Zombies continue their relentless, feet-shuffling domination of all things pop culture – proof (we continue to hope) that sparkly, angsty, Seattle vampires with sappy theme songs are staked for good.
One of many indications that our infectious love of the undead shows no signs of a cure is the proliferation of Walker Stalker Con, a convention spawned by and primarily dedicated to, AMC’s hit TV show The Walking Dead.
What started in Atlanta, GA (near where the show films) as a small fan convention organized by fanboy pod-casters James Frazier and Eric Nordhoff, then spread to Chicago in 2014 and has now grown to a seven-city tour.
Walker Stalker Con is more than a standard fan convention. In the two Chicago events we have attended, Frazier and Nordhoff have managed to secure a sizable chunk of the cumulative cast of the show’s five seasons and space for “the talent” accounts for more than half of the convention floor.
In addition, the organizers strive to ensure all guests “come away feeling like they’ve had an amazing experience and became part of a greater community of zombie lovers!”
Is this great or what?
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While I was at the World Fantasy Convention last November, I kept being irresistibly sucked into the Dealers Room. Seriously, the place was like a giant supermarket for fantasy fans. There were thousands of new and used books on display from dozens of vendors — books piled high on tables, books crammed into bookshelves, books being pressed into your hands by enthusiastic sellers.
When I came home I moped around for a few days, and then mocked up some HTML pages with dozens of thumbnail jpegs of books so I could pretend I was still at the convention. I waved a crisp twenty dollar bill in front of my computer screen and said things like, “I’ll take the new Moorcock collection, my good man.” I even haggled over the price of The Treasury of the Fantastic. Truly, it felt like I was there.
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In November of last year I attended the World Fantasy Convention in Washington, D.C. I’d never been to the city, and there was a tremendous amount to do and see — including the National Mall, the Washington Monument, the White House, the Vietnam Veterans Memorial, and the Lincoln Memorial.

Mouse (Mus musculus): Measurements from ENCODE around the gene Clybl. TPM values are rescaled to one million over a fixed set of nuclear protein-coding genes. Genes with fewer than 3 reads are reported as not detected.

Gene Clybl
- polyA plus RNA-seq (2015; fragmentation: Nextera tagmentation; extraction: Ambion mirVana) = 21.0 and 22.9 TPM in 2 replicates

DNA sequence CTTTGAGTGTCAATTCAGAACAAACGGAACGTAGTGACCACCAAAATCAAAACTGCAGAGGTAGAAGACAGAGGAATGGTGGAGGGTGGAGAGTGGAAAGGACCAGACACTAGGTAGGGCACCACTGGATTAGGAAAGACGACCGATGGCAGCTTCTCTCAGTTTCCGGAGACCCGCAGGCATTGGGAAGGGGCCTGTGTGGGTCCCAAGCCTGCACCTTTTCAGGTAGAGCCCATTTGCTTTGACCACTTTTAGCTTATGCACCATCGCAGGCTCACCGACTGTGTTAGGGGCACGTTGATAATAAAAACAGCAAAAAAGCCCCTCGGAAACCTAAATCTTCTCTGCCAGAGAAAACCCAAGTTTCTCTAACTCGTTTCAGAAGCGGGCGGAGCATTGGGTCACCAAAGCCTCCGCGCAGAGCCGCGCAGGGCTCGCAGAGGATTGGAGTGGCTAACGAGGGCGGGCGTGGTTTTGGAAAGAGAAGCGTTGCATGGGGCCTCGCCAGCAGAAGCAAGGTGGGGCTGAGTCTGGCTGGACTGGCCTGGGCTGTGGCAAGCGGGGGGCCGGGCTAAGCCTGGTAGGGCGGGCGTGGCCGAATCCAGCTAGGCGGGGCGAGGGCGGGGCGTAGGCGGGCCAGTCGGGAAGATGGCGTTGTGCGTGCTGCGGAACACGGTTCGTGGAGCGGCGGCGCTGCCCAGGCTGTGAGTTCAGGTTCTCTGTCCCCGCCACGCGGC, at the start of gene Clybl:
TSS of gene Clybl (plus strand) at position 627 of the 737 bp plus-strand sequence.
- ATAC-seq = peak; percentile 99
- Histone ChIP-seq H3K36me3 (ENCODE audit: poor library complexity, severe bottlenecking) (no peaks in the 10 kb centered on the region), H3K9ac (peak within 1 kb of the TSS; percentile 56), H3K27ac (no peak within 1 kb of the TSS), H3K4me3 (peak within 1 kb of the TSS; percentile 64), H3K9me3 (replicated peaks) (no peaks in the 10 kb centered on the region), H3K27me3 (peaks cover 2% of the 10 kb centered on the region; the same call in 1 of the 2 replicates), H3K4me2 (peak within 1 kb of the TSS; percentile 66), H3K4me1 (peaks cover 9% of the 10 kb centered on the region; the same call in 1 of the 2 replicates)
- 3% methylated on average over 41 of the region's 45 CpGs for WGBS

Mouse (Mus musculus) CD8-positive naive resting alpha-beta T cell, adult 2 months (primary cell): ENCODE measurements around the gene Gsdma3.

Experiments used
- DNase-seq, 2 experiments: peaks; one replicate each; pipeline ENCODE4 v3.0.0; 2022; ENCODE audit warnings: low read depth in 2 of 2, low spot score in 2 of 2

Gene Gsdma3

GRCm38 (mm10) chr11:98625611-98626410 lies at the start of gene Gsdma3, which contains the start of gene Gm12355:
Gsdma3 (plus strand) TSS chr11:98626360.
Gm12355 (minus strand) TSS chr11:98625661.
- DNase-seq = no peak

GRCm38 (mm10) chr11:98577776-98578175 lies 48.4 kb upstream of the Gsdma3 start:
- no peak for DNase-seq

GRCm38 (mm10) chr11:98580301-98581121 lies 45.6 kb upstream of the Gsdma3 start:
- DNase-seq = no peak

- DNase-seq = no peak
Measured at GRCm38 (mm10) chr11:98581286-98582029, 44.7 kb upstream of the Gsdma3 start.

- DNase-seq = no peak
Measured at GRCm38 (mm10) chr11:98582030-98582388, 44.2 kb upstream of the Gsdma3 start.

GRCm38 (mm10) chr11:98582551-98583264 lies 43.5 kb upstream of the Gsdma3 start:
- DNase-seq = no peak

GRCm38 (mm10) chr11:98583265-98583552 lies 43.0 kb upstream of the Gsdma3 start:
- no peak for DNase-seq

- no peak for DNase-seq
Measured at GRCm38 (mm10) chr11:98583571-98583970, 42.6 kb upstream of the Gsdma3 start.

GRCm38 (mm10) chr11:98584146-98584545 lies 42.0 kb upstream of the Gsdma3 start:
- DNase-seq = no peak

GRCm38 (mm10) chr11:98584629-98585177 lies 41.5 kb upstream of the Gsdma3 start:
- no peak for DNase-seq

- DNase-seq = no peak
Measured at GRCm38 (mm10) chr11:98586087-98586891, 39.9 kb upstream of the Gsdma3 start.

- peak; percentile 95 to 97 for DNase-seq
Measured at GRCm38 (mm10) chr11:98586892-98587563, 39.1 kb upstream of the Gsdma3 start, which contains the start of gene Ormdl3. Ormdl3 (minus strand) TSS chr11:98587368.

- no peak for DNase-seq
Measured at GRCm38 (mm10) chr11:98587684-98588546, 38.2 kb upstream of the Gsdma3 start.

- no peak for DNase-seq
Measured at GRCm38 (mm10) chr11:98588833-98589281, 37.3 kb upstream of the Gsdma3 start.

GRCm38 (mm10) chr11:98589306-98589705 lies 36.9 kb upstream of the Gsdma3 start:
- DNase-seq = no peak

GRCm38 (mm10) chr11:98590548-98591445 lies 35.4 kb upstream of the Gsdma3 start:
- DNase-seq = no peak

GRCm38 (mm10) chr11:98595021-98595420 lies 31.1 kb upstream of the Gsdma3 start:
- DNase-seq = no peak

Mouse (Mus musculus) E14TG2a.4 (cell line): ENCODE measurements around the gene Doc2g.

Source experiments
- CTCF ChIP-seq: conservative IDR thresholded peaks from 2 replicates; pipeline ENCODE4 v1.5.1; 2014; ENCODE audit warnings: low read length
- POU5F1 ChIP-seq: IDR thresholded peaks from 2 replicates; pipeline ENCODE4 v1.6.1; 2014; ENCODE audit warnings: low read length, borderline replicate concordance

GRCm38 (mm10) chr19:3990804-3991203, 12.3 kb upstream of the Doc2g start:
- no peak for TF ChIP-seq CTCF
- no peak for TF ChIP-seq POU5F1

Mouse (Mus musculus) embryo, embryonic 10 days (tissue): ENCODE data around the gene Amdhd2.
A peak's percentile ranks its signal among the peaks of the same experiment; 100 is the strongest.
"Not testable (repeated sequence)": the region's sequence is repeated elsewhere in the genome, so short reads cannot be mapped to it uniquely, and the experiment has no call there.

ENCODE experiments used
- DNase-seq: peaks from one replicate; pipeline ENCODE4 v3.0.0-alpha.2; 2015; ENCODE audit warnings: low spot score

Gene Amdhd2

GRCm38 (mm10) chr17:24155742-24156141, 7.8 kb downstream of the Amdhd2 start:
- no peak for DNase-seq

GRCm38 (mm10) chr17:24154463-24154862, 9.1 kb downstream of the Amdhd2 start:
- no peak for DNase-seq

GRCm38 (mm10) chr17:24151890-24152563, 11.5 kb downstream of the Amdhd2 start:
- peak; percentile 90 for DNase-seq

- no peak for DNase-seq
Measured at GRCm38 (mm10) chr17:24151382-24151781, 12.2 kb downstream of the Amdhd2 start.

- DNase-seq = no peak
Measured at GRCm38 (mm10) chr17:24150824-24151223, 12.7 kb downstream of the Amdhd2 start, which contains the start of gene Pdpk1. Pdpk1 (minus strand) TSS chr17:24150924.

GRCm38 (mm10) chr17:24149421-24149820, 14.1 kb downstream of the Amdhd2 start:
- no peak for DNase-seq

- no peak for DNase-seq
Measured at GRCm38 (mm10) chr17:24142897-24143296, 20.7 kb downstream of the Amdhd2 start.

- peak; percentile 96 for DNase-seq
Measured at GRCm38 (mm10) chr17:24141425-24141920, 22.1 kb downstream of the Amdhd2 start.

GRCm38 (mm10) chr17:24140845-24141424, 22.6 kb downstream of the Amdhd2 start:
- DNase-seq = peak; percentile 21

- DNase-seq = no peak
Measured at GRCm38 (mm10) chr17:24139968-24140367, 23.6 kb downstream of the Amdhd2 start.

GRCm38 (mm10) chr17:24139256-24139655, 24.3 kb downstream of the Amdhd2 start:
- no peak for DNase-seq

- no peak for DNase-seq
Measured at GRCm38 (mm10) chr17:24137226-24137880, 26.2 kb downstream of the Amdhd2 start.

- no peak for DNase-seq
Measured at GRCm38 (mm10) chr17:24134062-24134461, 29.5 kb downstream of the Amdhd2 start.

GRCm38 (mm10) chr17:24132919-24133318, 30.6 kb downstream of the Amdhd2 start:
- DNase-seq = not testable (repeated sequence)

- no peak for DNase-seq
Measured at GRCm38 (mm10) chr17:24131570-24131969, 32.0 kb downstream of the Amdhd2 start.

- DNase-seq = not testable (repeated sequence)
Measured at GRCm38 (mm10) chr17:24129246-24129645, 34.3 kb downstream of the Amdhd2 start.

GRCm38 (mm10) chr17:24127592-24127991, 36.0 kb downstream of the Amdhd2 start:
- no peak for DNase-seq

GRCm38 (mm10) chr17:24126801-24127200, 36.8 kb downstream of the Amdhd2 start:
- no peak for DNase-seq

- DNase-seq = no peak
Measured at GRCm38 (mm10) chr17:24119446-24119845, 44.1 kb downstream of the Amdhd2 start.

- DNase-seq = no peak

All very impressive, even for a Canadian like me. But three months later, the place that’s lingered longest in my mind is the convention Dealer’s Room. It was packed with dozens of tables from the finest publishers in the genre, all showing their latest wares. Since I pay attention to the market every day, I naturally assumed there wouldn’t be a lot of surprises, even in a target-rich environment like that.
I was dead wrong. Walking from table to table, and seeing the dazzling display of novels, anthologies and collections piled in dense stacks before all the smiling vendors, drove home just how marvelously rich and diverse our industry is. Since returning from the convention I’ve tried hard to replicate that experience here, in a series of posts showcasing the catalogs of several of the most impressive publishers. So far I’ve covered Valancourt Books and ChiZine Publications; today we turn our attention to the gorgeous catalog of Prime Books.
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I attended my first science fiction convention in 2000 or so. EerieCon in Niagra Falls, New York. A decade-and-a-half later, I’ve become a regular at some conventions, such as GenCon, but others I don’t regularly attend. The big, more corporately-driven conventions like GenCon, Comic-Con, and DragonCon, are very popular, but it’s the smaller literary conventions where the real die hard fans like to gather. As much as I love many of the media representations of science fiction and fantasy, I fell in love with the genre through books.
Last weekend, I made the drive from my central Indiana home up to Dearborn, Michigan, for ConFusion. I lived in Detroit for 4 years and attended ConFusion several times during that period, but moved away over a decade ago and have only been there a couple of times since. Twice I was fully prepared to go, but mid-January weather caused last minutes changes in my plans.